As many folk will probably be able to relate to, I started running when I was overweight as a means of getting fitter and healthier. Before then, I had never really been active beyond the normal sports classes in school or running around as a kid.
Again, as with most folk, my introduction to running was following a couch to 5k programme. It was simply me and my watch shuffling around the local streets and parks. I gave no thought to how to run, it was simply a case of moving faster for those “run” sections.
Over the years, I have stopped and re-started running as a result of illness and injuries but am pleased to say that I now feel that I am back on track health wise and am looking forward to really getting back into my running.
My focus for this year has been on getting the miles back in my legs. A lot of this has been off road and Owain and I have been able to get out and about and explore different parts of the country. At the moment, we haven’t been able to explore as much as I would like as I am only able to run around 10k distances so the aim is definitely for the miles to increase so that we can do more exploring together. After all, not all of us can just knock out a 50k run whenever they feel like it!!
In order to try and stay injury free, I have started to look at my running technique. Having seen many a running picture of me, I know that my technique isn’t great and in most photos you can see my top half over-rotating, my body collapsing when I land - my arms seem to do more work than my legs - and I tend to hunch over when I get tired.
By pure chance, a saw a post on Facebook for a Dynamic Movement Skills class run by Colin Gordon of Performance Sports Therapy and decided to email him to find out more information. As the title suggests, the classes are aimed at improving your balance and co-ordination to help you move more efficiently. This seemed exactly what I was looking for.
I decided to go along to a free taster session and really enjoyed it. The movements themselves are quite simple, hop and jump drills on a bespoke mat.
The aim is to work on moving your feet more quickly and even by the end of that trial class I could really feel the difference and knew I would feel the benefit from more classes. This may sound silly to experienced runners but it made me realise that, even for easy running, you still need to think about engaging with your body. It isn’t simply a case of going out and switching off, which I have tended to do until now.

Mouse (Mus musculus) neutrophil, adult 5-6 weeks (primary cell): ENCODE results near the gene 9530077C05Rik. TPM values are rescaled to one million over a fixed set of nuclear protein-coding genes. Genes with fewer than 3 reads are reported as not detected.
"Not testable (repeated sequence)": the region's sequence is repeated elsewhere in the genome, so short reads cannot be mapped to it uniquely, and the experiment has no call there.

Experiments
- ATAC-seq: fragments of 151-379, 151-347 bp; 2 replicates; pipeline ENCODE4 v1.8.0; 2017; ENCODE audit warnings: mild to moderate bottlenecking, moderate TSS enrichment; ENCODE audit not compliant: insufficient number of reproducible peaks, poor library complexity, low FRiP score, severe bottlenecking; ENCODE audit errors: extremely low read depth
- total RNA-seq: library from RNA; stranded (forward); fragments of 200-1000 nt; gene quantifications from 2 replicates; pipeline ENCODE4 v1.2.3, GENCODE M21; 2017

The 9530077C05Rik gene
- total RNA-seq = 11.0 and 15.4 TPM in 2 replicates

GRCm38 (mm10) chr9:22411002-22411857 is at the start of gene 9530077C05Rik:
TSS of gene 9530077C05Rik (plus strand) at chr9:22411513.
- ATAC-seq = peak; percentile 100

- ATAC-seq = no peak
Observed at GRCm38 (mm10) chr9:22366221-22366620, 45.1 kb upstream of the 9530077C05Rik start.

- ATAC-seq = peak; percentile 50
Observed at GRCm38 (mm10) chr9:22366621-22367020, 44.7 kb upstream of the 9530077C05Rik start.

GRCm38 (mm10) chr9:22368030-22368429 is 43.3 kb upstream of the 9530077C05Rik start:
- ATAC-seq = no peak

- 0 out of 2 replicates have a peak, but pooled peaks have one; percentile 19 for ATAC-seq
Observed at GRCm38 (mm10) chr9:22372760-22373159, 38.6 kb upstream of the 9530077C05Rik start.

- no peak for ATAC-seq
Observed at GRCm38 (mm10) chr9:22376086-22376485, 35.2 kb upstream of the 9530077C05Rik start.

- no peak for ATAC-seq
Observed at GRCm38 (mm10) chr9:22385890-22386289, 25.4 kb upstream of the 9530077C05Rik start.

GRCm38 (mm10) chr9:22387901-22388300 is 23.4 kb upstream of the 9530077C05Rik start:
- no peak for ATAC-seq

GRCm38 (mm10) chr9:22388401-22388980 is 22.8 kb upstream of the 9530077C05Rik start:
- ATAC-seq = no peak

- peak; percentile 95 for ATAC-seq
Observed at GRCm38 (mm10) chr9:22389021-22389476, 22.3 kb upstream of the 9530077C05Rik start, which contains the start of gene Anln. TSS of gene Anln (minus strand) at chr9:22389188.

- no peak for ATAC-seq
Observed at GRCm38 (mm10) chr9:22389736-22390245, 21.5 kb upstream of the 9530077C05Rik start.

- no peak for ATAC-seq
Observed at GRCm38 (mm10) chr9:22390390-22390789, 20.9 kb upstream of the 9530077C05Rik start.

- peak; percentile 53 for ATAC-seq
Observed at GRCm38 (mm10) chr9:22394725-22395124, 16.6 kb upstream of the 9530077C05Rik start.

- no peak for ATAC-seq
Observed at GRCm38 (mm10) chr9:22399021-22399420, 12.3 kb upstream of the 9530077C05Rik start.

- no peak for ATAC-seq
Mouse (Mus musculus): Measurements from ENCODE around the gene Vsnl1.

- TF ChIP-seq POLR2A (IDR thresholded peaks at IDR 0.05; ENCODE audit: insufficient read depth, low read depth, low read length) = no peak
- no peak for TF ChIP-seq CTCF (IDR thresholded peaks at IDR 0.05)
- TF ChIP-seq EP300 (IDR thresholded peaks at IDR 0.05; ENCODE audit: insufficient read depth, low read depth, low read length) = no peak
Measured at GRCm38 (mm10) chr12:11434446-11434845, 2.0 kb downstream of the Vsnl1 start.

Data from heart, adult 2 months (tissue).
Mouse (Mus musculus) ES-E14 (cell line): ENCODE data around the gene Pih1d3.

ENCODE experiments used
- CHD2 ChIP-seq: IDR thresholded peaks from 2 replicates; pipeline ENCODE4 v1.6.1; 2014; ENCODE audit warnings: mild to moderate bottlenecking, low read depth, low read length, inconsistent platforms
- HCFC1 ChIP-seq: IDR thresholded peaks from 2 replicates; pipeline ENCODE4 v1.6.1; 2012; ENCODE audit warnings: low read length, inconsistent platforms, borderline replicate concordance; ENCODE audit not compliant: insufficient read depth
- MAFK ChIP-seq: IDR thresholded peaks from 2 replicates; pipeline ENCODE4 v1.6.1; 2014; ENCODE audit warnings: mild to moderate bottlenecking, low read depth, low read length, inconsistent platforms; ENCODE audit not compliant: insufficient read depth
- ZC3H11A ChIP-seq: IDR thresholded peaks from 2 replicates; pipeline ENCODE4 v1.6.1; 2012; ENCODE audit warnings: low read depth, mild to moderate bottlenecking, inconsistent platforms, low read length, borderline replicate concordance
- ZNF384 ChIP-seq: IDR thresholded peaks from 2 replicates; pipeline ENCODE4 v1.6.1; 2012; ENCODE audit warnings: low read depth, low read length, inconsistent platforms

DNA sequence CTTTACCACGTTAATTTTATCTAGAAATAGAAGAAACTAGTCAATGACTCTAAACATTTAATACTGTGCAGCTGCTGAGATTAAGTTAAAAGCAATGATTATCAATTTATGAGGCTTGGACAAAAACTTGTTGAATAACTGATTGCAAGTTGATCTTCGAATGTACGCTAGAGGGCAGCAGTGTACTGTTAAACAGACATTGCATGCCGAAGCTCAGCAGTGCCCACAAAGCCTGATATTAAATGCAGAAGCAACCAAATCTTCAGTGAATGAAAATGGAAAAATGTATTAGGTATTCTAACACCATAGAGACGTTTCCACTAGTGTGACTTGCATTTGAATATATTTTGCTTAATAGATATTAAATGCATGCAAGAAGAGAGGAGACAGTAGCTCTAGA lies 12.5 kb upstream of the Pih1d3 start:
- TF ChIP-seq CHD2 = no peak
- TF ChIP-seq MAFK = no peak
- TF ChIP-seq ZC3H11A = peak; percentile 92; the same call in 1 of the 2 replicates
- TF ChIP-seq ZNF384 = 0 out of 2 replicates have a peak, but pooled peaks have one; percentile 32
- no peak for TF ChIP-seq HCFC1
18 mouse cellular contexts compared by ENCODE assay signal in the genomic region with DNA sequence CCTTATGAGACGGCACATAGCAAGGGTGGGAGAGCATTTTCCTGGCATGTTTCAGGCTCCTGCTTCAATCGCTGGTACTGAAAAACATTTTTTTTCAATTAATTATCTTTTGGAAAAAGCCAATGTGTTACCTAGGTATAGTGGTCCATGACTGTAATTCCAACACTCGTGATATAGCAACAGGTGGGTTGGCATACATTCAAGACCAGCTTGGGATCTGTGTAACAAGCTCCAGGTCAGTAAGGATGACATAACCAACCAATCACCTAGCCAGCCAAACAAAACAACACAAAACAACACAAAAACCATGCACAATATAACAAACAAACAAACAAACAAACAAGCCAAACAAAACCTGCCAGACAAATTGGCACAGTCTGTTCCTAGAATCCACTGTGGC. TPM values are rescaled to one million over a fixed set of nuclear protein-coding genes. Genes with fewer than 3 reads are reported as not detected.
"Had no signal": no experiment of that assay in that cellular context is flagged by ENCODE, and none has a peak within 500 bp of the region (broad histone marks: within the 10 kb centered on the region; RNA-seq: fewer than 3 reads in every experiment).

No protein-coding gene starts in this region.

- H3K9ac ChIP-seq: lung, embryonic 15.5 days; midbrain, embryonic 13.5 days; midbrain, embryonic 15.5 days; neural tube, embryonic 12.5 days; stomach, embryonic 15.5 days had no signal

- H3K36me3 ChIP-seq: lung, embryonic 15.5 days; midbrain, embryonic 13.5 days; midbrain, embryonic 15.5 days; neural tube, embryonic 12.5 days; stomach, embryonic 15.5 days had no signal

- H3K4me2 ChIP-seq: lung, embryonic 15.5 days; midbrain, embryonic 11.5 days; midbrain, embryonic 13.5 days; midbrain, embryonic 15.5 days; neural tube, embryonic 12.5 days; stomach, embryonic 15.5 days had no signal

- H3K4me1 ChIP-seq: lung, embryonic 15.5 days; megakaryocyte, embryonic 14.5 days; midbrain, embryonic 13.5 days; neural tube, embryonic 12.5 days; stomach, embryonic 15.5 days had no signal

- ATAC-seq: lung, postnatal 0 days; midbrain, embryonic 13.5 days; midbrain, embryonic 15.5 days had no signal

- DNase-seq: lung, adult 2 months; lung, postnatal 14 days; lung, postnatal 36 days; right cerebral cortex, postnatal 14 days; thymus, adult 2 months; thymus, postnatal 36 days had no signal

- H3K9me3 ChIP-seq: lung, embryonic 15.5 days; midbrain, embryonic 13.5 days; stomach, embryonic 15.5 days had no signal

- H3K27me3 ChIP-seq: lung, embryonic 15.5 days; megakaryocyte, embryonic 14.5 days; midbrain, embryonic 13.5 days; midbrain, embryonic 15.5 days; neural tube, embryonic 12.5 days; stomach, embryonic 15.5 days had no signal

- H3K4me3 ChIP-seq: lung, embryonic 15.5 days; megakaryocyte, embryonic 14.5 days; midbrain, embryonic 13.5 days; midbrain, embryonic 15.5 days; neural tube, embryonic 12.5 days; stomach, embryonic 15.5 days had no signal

The classes were offered as a 6 week block in a studio in Central Edinburgh. The only drawback for me was they were 9am on a Saturday morning. Not great timing as we always have something on at the weekend and, when we don’t, we like to get to the local parkruns. The first block started on 24 June and looking at my calendar I knew I could only make 4 out of the 6 classes in the block. Undeterred, I decided to take the plunge and commit to the 6 week course.
I think many may have been in the same position as me and not been able to commit to a full six week course so Colin has helpfully changed the current structure to pay as you go which certainly works in better.
The format for the classes is pretty similar with us doing the same movements but the focus being on moving our feet faster. Doing the movements, you become really aware of your body and feel the difference a slight adjustment in body position makes. One thing that stuck with me from an early class was a comment Colin made about having a regular patter with your feet. Now when running if I find myself zoning out, I focus on my feet hitting the ground and listen for a regular “pitter-patter” and it is amazing how that little focus can make a difference to your pace.
As the classes have developed, Colin has introduced some additional work focusing on body movement during running and looking at body position and rolling your body weight through your feet as you move. I really struggled to get my head around these to start with but it was easy to see the link it had with my weak body position while running.
My six week block has now finished but I hope to continue going to the classes as and when I can. In the end I managed three classes over the six week period, having to miss an additional class due to spraining my ankle. However, when I knew I wasn’t going to be able to make the class, I did go out by myself and try to work through the drills that we had been doing in the class.
The movements have made me much stronger as a runner and I have no doubt they will benefit me as I start to increase my miles. The techniques are easily transferrable and Colin has even suggested incorporating them into warm ups. As I can’t make tomorrow’s class, I decided to go to the local park and work through some movements today. The difference in my pace there and back clearly demonstrates the benefits the movements have – the run back felt so much easier with no real change in effort:
If you want to find out more about the dynamic movement skills classes and in particular how it all works. you can visit: http://www.performancesportstherapy.net/massage-and-therapies/dynamic-movement-skills/.